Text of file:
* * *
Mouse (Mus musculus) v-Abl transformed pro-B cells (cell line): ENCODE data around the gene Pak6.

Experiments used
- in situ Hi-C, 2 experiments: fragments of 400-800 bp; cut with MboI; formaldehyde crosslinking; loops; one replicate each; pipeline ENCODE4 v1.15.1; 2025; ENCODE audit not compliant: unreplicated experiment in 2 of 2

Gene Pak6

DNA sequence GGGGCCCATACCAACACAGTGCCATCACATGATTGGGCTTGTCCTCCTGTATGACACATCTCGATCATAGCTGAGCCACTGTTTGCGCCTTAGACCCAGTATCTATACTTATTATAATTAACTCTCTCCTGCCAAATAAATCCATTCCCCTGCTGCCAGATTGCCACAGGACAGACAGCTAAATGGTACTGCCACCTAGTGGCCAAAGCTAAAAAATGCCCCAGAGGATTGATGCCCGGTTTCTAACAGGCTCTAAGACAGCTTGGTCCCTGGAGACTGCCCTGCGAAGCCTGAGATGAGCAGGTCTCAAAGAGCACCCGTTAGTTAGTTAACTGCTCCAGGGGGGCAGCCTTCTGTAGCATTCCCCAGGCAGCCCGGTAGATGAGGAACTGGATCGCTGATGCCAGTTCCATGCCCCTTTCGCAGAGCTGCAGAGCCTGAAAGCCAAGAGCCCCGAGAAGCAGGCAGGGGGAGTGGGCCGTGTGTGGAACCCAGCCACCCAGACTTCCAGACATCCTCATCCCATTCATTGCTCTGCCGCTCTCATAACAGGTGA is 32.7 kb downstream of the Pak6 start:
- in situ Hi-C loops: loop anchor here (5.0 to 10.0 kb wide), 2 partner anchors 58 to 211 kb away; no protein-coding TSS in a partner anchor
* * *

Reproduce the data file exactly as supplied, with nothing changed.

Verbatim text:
Mouse (Mus musculus) v-Abl transformed pro-B cells (cell line): ENCODE data around the gene Pak6.

Experiments used
- in situ Hi-C, 2 experiments: fragments of 400-800 bp; cut with MboI; formaldehyde crosslinking; loops; one replicate each; pipeline ENCODE4 v1.15.1; 2025; ENCODE audit not compliant: unreplicated experiment in 2 of 2

Gene Pak6

DNA sequence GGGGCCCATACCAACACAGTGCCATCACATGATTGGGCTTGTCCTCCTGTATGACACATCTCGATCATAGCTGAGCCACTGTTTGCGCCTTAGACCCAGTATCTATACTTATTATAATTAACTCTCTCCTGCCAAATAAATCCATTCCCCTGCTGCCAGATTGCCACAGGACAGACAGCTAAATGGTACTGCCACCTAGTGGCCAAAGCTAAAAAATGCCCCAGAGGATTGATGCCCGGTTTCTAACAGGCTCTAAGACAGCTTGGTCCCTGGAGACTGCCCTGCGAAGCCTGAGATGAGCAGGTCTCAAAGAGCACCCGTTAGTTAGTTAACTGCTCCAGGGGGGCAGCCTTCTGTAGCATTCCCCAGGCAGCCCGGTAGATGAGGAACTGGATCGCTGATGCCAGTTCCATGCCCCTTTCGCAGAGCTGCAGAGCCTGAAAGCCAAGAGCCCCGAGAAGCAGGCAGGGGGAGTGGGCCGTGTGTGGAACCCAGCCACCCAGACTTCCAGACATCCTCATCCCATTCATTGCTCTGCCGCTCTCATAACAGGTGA is 32.7 kb downstream of the Pak6 start:
- in situ Hi-C loops: loop anchor here (5.0 to 10.0 kb wide), 2 partner anchors 58 to 211 kb away; no protein-coding TSS in a partner anchor